100%

Scanned image of the page. Keyboard directions: use + to zoom in, - to zoom out, arrow keys to pan inside the viewer.

Page Options

Download this Issue

Share

Something wrong?

Something wrong with this page? Report problem.

Rights / Permissions

This collection, digitized in collaboration with the Michigan Daily and the Board for Student Publications, contains materials that are protected by copyright law. Access to these materials is provided for non-profit educational and research purposes. If you use an item from this collection, it is your responsibility to consider the work's copyright status and obtain any required permission.

February 22, 1959 - Image 5

Resource type:
Text
Publication:

Disclaimer: Computer generated plain text may have errors. Read more about this.

Education in Africa
-Rough Road Ahead
By LANE VANDERSLICE
AFRICA is still a dark continent 0.02 per cent finished the 12th London and author of "Africans
intellectually. In spite of class, and Their Schools"
strides that have been made by The bet of the East and Central^" ,
countries that are inevarying de- African territorieas in thisregard IN AFRICA today there are two
grees colonial powers, in spite of was Northern Rhodesia, where 38.9 important types of educational
much education provided by mis- per cent finished the first four facilities.
sionaries, in spite-increasingly- years, 2.89 per cent the second and Thr is
of efforts by the nations and peo- 0.05 per cent the third. There is a widespread network of
Pes of Africa herself, Africa has.. mission schools at all levels from
a long way to go on her educa- Equally big is the problem of the "back' village school up to the
ati on wpath o adapting modern education to the full secondary school and teacher
peoples of Africa, and, conversely, training college.
Education faces two big - al- adapting the people of Africa to ;n tem
most overwhelming - problems in modern education. Presently the most important
Africa. There is a physical and educational factor, however-and
The attempt to equate tribal
economic problem: how t educate . .growing in importance-is the edu-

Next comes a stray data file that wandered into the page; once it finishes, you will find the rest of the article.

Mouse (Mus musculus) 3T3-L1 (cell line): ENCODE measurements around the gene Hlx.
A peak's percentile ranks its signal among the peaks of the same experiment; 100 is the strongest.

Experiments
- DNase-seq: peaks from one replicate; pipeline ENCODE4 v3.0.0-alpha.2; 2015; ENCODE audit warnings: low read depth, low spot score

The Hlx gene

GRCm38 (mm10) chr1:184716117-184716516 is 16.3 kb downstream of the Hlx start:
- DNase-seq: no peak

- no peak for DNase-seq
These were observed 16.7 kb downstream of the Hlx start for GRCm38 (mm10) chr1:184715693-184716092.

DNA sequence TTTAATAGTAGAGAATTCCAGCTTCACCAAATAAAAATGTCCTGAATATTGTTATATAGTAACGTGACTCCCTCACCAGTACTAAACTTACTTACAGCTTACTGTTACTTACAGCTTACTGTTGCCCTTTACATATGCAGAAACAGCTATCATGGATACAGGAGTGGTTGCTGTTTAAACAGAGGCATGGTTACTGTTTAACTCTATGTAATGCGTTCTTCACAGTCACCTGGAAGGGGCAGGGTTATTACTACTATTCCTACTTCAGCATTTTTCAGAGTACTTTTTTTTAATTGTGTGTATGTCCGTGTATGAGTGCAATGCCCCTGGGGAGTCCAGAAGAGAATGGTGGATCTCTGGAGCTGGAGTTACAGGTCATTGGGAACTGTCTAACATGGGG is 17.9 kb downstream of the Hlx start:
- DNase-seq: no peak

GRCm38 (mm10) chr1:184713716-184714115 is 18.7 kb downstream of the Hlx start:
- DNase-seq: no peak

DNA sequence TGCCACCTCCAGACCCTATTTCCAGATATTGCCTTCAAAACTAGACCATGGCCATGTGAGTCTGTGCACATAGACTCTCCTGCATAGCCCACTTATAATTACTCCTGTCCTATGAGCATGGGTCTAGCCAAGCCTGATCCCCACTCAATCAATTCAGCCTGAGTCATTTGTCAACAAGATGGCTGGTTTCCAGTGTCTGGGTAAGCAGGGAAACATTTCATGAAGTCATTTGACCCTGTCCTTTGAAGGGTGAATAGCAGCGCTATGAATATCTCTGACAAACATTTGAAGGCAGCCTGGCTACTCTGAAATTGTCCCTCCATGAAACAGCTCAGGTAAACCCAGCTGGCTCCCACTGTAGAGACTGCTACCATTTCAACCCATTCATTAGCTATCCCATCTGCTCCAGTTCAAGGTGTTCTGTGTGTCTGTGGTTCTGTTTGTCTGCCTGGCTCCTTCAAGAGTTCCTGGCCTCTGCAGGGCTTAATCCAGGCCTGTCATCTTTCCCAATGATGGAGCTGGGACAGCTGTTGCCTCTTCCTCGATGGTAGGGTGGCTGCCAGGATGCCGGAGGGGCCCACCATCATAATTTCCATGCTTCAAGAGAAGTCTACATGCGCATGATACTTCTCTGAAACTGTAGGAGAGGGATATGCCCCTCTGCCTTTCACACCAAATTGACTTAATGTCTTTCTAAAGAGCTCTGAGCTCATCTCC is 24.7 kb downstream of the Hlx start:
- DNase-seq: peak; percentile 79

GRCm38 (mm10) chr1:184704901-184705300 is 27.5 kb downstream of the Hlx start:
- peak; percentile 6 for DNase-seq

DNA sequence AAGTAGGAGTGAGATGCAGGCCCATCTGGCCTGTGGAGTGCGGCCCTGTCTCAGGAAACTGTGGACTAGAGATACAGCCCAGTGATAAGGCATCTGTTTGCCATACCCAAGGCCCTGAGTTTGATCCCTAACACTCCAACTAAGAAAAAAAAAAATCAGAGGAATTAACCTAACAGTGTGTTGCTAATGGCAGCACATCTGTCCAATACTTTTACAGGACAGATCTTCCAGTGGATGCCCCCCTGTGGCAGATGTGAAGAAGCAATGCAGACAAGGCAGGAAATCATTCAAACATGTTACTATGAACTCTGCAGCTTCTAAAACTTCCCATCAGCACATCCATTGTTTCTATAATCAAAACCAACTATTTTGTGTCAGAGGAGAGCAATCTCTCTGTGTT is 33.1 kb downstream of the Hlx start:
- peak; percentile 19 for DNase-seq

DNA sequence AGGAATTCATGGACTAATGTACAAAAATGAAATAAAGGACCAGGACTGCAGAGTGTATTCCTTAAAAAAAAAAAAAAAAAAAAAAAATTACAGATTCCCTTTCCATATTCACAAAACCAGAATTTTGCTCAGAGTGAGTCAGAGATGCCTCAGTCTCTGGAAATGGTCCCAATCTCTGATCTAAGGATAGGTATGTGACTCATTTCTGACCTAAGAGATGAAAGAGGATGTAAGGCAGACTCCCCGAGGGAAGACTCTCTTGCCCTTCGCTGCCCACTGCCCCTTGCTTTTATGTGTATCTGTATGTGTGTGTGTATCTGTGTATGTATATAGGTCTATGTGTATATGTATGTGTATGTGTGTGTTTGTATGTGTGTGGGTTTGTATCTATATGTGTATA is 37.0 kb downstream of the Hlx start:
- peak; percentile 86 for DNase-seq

econmicprolem ho toeduatetraining in Africa with a modern
so many Africans-many for the trainingtin africadth concational system provided by the
first time, school sysem ha lead to con- countries of Africa.
siderable confusion among Euro-#
Figures are available, for ex- peans, and to resentment among Mission schools have come under
ample, for the British colonies in African peoples on two counts: closer government control in the
East and Central Africa in the one the ignoring of the training various sectors of Africa. When
early 1950's. given by them to their children mission schools were originally
In Nyasaland, 10.4 per cent of and the other the reiteration by founded, they were supported by
the children finished the first four educational writers that the tribal contributions from their home
years of studies. Only 1.4 per cent training should have a place in churches, by payments-often in
finished the eighth class and only the school system without taking kind-from the African peoples
any sps to chieve it or to inte- and by the almost universal pay-
Lane Vanderslice is a mei- grate it" ment of fees by the pupils in the
schools. Payments of grants in aid '
ber of The Michigan Daily This quotationis from a paper wereomadePytet ovrnents ofa
editrastf.bMaget II.Rad oia n were made by the governments of
edoria staf- by Margaret h. Read, social an- the territories as they took over Learning To Write
throoloistat he mvesit ofresponsibility for administrative
services. EDUCATIONAL autonomy for and training expatriate teachers
As the size of some of these the native governments has and in giving expert help to ter-
grants in aid have been dependent varied from independent states ritories which ask for its coOpers-
on the standards reached by the like Liberia and Ghana to states ioon. However, policy making lies
missionary schools, based on thelike French West Africa, which with the respective governments